Hawai‘i is different.
It’s evident to almost every person born, reared or transplanted to these islands — but not to every.
The measure of that difference can be elusive. I’ve spent the past 23 years pondering, writing and attempting (often futilely) to define those differences through the lens of my Native Hawaiian husband and his aboriginal culture.
Perhaps it has never been as easy as it has become in these days of the COVID-19 virus pandemic.
“They think something is being taken from them, when in fact they’re taking away from my island and our people,” said cultural practitioner (and husband) ‘Iokepa Hanalei ‘Imaikalani.
He was shaking his head and looking at the image of 20 people marching their opposition to our mayor’s early and comprehensive pandemic restrictions on the front page of the Kaua‘i newspaper. With children in arms, the protesters marched their rage and purpose without county-mandated face masks. In an appalling bit of offensive hyperbole, one participant was quoted. “…Completely against our…rights. It feels like Nazi Germany.”
Here on Kaua‘i, we have a mayor in Derek Kawakami — a man who embodies and propagates his Native Hawaiian cultural roots and values. No human life is expendable — not a single soul is the equal of a bank account or a political future.
He spoke from those core collective native values when he insisted our elders are the repository of all that we value. That these most vulnerable are our sacred trust. On day one, he spoke of his responsibilities for preventing: ‘…our kupuna (elders) starting to fall ill, ending up in the hospital and passing away.’”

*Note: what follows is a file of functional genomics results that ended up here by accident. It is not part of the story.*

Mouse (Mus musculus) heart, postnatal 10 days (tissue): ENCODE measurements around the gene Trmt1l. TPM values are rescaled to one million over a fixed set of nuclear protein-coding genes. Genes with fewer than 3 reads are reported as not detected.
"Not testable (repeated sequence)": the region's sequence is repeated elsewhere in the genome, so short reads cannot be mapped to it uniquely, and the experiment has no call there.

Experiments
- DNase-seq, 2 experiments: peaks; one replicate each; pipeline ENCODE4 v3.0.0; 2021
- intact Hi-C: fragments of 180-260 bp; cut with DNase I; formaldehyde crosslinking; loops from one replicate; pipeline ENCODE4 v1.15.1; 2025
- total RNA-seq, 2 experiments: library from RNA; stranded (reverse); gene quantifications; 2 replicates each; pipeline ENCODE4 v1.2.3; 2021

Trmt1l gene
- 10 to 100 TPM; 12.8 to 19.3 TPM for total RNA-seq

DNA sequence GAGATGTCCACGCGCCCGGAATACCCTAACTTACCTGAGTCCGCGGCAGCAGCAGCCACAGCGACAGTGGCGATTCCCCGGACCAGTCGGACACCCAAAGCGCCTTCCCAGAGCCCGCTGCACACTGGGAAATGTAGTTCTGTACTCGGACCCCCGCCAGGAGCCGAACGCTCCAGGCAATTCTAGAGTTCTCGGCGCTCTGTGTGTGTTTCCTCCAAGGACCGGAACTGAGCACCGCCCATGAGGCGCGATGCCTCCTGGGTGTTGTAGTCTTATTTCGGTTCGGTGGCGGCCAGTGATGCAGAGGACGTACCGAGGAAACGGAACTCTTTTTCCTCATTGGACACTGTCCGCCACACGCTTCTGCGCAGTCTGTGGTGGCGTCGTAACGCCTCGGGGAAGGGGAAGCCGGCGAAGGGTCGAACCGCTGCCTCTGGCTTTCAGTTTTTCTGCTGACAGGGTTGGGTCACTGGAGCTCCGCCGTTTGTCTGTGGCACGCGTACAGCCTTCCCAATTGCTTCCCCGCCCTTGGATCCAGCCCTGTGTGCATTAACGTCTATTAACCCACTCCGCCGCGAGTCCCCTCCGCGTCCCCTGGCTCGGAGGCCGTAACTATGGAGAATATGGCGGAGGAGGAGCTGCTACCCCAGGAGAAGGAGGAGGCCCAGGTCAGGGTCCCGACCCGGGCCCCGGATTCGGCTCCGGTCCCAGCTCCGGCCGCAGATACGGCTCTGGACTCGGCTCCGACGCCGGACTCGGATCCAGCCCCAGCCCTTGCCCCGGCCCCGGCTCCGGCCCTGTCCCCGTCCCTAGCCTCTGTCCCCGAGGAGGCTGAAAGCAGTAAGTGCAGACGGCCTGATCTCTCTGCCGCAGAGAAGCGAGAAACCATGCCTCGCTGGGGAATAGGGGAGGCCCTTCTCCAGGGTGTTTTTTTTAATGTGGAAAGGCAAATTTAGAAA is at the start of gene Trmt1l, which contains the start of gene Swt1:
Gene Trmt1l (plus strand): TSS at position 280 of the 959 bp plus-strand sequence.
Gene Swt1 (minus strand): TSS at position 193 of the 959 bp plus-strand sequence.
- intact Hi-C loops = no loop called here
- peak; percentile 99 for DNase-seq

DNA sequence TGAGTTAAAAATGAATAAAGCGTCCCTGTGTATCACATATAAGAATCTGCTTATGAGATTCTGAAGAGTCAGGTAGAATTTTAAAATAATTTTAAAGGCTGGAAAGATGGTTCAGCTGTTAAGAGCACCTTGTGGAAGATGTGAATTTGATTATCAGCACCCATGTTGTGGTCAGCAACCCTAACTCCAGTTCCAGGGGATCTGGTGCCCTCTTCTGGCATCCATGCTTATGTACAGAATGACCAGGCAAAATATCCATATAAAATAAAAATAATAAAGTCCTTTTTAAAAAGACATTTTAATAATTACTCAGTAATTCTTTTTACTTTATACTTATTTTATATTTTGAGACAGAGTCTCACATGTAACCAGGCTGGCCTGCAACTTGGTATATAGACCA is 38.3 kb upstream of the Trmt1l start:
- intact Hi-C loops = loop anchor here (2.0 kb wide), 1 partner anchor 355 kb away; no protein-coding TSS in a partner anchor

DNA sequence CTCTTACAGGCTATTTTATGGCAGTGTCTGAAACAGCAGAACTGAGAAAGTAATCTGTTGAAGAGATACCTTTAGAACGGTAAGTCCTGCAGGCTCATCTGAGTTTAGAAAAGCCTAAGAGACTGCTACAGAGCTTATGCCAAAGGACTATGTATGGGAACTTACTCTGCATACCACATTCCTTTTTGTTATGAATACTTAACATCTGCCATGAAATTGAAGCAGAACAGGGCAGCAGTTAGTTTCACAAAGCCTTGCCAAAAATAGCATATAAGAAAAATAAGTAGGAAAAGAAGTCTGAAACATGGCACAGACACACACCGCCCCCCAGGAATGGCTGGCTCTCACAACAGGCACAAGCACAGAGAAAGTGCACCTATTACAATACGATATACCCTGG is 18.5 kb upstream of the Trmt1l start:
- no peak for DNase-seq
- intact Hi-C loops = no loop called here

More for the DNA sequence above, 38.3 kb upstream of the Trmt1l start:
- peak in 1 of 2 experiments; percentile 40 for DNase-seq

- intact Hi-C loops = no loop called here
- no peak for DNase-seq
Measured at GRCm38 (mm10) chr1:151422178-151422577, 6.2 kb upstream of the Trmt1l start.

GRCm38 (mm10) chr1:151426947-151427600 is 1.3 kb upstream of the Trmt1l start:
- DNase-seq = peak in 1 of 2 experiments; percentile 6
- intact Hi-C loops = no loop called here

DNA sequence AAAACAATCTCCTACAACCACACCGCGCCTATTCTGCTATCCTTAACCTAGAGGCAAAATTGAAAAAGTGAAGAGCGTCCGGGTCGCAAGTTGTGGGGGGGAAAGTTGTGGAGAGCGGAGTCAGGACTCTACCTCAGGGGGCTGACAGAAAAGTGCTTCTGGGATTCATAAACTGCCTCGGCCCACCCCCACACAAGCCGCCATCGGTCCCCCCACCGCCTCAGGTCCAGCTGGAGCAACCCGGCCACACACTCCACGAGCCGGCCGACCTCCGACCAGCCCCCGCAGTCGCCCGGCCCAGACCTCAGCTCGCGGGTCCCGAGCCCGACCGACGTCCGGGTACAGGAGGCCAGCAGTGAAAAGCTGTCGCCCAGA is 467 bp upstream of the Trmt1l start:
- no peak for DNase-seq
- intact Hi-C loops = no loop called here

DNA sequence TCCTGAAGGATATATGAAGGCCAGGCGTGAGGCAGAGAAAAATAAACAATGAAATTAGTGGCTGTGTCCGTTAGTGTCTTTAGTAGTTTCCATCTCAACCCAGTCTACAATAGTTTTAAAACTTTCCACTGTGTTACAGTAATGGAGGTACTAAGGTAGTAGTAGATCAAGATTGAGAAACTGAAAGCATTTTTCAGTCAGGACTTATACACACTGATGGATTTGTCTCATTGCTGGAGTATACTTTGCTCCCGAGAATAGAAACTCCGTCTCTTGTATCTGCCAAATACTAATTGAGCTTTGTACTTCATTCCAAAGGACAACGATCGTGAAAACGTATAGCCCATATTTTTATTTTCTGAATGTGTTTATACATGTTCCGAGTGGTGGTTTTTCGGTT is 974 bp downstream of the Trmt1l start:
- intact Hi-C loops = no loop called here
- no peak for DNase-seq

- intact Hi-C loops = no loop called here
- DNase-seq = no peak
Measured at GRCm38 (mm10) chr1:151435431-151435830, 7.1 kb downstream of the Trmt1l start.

Mayor Kawakami answered the inevitable rule-violators. “For everybody who is making sacrifices in the name of the health and safety of our kupuna and those that are most vulnerable, there are still individuals who are willing to sacrifice all of that to push their own selfish needs in front of the needs of our community.”
‘Iokepa ‘Imaikalani echoed: “In Hawai‘i, we take care of one another, never just ourselves. Kaua‘i is the sacred mother island; it nurtures us. It is no coincidence that our mayor responds to that inheritance.”
Herein lies the why Hawai‘i is “different.” We owe every breath of that difference to our long-suffering, tourism-exploited Native Hawaiians — and their lip-service-admired-but-too-often-squandered ancient culture.
And so, my native husband — who is unable to even imagine a world that weighs personal need against collective good — grieves aloud any demand for singular “rights” over communal need. He stands in solidarity with his mayor. Both stand in quiet (and less than quiet) defense of the thousands of years of ancestral wisdom and the repository of collective goodness that their kupuna have left for all of us, here in Hawai‘i.
Inette Miller ‘Imaikalani is a Kalaheo resident and wife of cultural practitioner ‘Iokepa Hanalei ‘Imaikalani.